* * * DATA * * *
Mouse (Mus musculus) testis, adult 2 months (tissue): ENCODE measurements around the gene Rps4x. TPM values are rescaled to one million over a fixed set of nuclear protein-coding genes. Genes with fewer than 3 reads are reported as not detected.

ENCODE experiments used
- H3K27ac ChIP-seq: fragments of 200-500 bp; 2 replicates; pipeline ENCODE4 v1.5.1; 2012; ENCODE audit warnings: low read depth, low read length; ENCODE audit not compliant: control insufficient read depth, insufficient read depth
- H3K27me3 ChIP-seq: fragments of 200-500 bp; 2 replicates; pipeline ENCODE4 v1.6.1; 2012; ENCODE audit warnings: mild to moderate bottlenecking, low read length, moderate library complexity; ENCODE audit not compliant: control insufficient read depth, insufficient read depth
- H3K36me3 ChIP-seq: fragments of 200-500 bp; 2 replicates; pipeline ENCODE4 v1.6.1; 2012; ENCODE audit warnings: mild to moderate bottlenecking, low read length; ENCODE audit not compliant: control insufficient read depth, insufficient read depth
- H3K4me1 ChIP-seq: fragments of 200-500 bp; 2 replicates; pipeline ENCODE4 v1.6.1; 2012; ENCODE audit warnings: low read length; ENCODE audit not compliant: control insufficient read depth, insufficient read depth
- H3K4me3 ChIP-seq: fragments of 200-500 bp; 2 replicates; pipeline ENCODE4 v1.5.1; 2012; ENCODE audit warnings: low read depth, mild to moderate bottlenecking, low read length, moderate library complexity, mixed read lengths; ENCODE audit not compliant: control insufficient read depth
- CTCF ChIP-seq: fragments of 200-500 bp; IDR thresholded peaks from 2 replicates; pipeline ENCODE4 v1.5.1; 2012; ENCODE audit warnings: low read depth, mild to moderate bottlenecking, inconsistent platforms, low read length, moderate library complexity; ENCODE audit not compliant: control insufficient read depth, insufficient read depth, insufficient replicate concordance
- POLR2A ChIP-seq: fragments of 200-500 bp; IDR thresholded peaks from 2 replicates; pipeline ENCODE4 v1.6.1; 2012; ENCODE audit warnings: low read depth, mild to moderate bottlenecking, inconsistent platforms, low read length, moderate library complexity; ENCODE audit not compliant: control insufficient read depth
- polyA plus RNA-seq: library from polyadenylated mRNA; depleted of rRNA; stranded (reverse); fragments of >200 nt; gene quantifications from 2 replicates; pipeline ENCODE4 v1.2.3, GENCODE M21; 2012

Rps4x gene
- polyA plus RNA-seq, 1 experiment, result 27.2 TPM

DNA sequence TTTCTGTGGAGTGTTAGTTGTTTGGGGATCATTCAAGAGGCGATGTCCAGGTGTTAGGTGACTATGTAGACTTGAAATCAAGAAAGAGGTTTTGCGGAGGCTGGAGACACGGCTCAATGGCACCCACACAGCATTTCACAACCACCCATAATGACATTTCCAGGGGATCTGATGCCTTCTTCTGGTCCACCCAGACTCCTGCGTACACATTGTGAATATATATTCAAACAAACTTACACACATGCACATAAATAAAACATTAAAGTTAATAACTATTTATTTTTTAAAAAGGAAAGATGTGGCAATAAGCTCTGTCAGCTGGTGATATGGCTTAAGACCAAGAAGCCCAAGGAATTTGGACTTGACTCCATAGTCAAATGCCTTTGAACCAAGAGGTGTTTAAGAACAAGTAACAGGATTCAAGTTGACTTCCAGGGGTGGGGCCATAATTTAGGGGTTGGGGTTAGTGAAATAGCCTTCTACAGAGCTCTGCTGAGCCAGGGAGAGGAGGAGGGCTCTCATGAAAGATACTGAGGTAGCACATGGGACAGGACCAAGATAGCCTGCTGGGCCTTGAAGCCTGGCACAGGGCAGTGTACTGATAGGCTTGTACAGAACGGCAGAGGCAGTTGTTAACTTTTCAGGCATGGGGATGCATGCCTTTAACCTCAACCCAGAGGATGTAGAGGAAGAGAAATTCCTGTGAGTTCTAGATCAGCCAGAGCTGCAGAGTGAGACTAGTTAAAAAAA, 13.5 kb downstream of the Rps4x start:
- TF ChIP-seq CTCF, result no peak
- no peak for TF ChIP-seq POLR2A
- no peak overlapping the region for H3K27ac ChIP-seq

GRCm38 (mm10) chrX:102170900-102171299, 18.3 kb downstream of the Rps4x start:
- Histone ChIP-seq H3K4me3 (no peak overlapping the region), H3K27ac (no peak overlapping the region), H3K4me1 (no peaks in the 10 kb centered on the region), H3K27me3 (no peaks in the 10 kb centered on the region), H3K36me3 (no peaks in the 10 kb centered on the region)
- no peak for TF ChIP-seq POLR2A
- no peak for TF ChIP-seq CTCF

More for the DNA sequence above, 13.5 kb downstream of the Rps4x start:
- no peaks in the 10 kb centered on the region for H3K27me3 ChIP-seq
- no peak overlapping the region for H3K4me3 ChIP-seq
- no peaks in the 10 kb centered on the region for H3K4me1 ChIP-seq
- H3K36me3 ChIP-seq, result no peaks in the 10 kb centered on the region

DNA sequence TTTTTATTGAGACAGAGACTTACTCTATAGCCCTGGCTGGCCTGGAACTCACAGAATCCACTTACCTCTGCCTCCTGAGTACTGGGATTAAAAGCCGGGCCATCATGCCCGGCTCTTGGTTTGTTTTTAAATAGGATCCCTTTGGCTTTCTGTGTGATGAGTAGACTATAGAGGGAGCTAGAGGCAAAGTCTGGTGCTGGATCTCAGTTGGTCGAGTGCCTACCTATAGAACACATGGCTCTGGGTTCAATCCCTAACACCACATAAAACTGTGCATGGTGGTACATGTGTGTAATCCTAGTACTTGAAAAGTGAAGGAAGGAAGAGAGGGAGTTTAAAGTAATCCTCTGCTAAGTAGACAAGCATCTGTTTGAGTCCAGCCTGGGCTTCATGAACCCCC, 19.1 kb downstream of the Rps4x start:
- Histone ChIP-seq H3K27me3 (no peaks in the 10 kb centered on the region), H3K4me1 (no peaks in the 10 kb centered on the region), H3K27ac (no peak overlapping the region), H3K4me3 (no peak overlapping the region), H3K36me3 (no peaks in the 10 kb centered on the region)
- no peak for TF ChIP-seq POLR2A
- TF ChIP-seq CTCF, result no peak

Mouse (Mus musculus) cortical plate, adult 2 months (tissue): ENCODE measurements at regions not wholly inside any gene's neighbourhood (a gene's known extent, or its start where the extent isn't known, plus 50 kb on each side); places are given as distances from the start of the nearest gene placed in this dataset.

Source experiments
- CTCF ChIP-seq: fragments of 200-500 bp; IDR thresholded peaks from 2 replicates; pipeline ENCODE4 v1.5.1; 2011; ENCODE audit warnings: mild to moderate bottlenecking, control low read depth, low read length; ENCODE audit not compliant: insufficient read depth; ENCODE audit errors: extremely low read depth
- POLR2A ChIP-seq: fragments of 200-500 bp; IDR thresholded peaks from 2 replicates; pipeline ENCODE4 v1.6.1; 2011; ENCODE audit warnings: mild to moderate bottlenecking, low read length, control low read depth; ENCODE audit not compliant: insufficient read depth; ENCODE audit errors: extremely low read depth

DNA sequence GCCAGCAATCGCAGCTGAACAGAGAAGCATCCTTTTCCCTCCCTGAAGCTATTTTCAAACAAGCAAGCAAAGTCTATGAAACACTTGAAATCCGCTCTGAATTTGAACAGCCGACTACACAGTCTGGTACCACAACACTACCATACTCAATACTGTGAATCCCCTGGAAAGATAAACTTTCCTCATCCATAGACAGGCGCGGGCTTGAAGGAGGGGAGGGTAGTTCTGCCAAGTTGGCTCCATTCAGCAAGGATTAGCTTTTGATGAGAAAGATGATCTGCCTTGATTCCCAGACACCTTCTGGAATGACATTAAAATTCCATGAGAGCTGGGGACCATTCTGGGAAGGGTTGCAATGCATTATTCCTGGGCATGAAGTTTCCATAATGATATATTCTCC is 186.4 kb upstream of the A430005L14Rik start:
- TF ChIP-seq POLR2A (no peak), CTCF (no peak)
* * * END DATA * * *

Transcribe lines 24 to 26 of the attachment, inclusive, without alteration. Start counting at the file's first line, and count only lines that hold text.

- no peaks in the 10 kb centered on the region for H3K4me1 ChIP-seq
- H3K36me3 ChIP-seq, result no peaks in the 10 kb centered on the region

DNA sequence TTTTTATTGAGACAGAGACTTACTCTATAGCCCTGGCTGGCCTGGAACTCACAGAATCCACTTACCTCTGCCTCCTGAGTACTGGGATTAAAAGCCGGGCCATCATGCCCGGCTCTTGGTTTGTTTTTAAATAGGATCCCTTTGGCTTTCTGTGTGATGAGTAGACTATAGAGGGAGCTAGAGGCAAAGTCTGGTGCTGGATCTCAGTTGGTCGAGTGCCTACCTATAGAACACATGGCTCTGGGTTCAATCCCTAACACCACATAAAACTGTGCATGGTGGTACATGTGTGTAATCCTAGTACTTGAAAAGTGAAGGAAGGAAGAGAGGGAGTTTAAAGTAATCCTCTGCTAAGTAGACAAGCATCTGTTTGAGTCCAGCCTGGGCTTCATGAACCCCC, 19.1 kb downstream of the Rps4x start: